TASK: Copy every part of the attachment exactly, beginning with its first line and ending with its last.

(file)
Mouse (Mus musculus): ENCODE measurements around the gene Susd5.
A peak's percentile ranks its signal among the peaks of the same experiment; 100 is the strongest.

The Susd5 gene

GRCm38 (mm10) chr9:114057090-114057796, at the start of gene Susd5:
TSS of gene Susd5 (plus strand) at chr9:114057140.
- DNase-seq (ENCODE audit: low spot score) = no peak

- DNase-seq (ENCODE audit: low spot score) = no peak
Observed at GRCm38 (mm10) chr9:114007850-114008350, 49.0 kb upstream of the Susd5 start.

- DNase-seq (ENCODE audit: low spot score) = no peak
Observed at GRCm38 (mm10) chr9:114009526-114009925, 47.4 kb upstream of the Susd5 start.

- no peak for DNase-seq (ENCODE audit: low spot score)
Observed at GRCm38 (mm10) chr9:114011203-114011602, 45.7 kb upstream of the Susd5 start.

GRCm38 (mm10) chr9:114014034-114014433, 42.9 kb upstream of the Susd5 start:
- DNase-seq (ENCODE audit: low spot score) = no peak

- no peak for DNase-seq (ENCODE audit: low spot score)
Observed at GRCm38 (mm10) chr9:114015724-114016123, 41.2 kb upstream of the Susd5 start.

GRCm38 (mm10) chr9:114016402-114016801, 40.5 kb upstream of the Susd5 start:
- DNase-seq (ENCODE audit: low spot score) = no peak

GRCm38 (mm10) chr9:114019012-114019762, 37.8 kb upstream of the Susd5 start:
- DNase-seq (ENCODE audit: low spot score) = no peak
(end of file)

Mouse (Mus musculus): ENCODE measurements around the gene Susd5.
A peak's percentile ranks its signal among the peaks of the same experiment; 100 is the strongest.

The Susd5 gene

GRCm38 (mm10) chr9:114057090-114057796, at the start of gene Susd5:
TSS of gene Susd5 (plus strand) at chr9:114057140.
- DNase-seq (ENCODE audit: low spot score) = no peak

- DNase-seq (ENCODE audit: low spot score) = no peak
Observed at GRCm38 (mm10) chr9:114007850-114008350, 49.0 kb upstream of the Susd5 start.

- DNase-seq (ENCODE audit: low spot score) = no peak
Observed at GRCm38 (mm10) chr9:114009526-114009925, 47.4 kb upstream of the Susd5 start.

- no peak for DNase-seq (ENCODE audit: low spot score)
Observed at GRCm38 (mm10) chr9:114011203-114011602, 45.7 kb upstream of the Susd5 start.

GRCm38 (mm10) chr9:114014034-114014433, 42.9 kb upstream of the Susd5 start:
- DNase-seq (ENCODE audit: low spot score) = no peak

- no peak for DNase-seq (ENCODE audit: low spot score)
Observed at GRCm38 (mm10) chr9:114015724-114016123, 41.2 kb upstream of the Susd5 start.

GRCm38 (mm10) chr9:114016402-114016801, 40.5 kb upstream of the Susd5 start:
- DNase-seq (ENCODE audit: low spot score) = no peak

GRCm38 (mm10) chr9:114019012-114019762, 37.8 kb upstream of the Susd5 start:
- DNase-seq (ENCODE audit: low spot score) = no peak